Simvastatin to prevent complications after oesophagectomy v1.0
Prevention of post-operative complications by using HMG-CoA Reductase Inhibitor in patients undergoing oesophagectomy - A multicentre, randomised, double blind, placebo controlled trial
Belfast Health and Social Care Trust
Duration of Study in the UK
4 years, 2 months, 9 days
Oesphagectomy (removal of food pipe) is a common surgery. 1220 oesophagectomies were performed in 2013 in England and Wales. One in three patients will develop complications. Heart and lung complications account for up to 50% of complications requiring admissions to Intensive Care Units (ICUs). The risk of dying is significantly elevated in these patients when compared to patients who do not suffer these complications. There is also an impact on their long term disability as these patients have physical and mental health issues. There is also a reduced rate of return to employment. There is no proven pharmacotherapy to reduce these complications in patients undergoing oesophagectomy.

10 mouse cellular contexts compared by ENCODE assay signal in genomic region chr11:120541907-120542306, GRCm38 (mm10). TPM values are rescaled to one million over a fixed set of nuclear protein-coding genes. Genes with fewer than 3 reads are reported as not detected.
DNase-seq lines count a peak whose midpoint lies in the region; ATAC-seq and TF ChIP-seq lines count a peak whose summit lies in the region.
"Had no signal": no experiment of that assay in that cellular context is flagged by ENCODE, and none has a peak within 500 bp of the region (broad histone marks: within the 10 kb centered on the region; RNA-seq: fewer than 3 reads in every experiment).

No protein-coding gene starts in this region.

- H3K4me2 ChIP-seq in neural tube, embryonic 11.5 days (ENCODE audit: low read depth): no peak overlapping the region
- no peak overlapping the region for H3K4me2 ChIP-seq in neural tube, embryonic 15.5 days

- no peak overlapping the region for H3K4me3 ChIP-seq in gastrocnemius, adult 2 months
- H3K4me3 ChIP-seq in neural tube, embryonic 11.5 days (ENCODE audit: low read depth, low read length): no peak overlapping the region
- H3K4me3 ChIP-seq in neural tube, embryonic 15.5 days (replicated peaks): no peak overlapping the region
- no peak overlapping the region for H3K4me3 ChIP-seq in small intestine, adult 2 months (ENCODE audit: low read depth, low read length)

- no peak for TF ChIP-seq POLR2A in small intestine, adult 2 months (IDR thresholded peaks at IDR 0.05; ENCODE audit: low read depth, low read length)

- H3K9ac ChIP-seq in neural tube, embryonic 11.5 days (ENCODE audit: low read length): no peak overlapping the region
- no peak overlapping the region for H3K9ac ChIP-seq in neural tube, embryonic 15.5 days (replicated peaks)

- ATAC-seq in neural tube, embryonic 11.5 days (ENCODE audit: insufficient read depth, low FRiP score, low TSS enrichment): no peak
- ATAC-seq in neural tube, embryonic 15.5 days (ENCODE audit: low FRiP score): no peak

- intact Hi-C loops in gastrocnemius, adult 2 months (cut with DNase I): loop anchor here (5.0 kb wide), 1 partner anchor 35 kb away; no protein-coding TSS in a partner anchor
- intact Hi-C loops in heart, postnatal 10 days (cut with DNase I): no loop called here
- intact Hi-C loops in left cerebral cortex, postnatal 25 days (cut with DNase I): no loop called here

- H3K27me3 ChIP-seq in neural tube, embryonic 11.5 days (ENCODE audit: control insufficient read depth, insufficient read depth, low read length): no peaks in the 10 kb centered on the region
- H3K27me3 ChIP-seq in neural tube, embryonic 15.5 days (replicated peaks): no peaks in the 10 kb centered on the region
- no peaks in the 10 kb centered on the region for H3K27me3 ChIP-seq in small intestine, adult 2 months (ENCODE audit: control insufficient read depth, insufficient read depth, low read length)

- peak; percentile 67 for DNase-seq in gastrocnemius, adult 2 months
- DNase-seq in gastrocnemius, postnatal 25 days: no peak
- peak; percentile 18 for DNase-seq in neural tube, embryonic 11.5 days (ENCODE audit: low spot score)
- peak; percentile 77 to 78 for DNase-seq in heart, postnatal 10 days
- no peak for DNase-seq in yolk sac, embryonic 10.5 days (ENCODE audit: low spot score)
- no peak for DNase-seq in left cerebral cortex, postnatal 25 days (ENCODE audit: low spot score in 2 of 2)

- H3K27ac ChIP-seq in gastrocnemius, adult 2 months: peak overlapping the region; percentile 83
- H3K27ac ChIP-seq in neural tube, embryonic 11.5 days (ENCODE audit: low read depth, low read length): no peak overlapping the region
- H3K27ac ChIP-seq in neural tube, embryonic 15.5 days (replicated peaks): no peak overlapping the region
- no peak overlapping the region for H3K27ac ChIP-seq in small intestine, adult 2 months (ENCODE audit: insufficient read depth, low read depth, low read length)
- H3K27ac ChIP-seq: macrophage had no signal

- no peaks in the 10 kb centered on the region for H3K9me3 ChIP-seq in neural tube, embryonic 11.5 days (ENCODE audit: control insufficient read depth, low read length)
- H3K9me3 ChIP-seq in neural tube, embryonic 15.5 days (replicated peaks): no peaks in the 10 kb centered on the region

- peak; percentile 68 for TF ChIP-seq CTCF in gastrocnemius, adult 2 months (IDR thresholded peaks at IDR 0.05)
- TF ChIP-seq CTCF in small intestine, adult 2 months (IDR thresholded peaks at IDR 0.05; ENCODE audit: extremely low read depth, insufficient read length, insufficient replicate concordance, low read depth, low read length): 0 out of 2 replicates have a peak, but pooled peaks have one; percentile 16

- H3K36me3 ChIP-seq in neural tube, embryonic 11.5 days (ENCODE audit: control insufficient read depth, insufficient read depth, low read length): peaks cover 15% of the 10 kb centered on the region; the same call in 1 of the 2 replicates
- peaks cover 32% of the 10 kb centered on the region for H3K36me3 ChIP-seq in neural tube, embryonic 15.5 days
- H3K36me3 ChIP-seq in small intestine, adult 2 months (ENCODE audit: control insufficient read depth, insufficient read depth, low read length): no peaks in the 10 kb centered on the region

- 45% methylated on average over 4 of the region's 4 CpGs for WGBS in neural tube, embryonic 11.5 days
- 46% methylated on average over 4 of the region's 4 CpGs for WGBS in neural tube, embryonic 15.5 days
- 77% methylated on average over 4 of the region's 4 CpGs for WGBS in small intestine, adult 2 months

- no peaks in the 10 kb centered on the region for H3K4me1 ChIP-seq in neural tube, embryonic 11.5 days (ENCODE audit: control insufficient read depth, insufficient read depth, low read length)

In addition, there is an associated increase in healthcare utilisation costs. ICU is an expensive and limited resource and a bed in ICU costs up to £1500. These patients also have a higher rate of healthcare contacts after discharge.
Simvastatin belongs to a group of medications licensed to reduce fat levels in the blood. Simvastatin, through its enzyme blocking action, has also been shown to reduce inflammation and reduce cell damage. In various studies it has been shown to reduce the rates of progression of severe infection, death from sepsis, ICU admissions and to be cardioprotective. In a small study conducted by our team, we have shown that simvastatin reduces inflammation in the lungs and reduces the rates of heart, lung and infective complications.
Based on our studies and other published evidence, we will conduct this multi-centre trial to study the benefits of giving simvastatin to patients before their surgery to reduce heart and lung complications. Simvastatin is a cheap drug and costs less than £5 for the proposed treatment. If proven beneficial, this study has the potential to improve both patient outcomes and reduce costs to the NHS.
South Central - Berkshire Research Ethics Committee
Date of REC Opinion
24 Mar 2016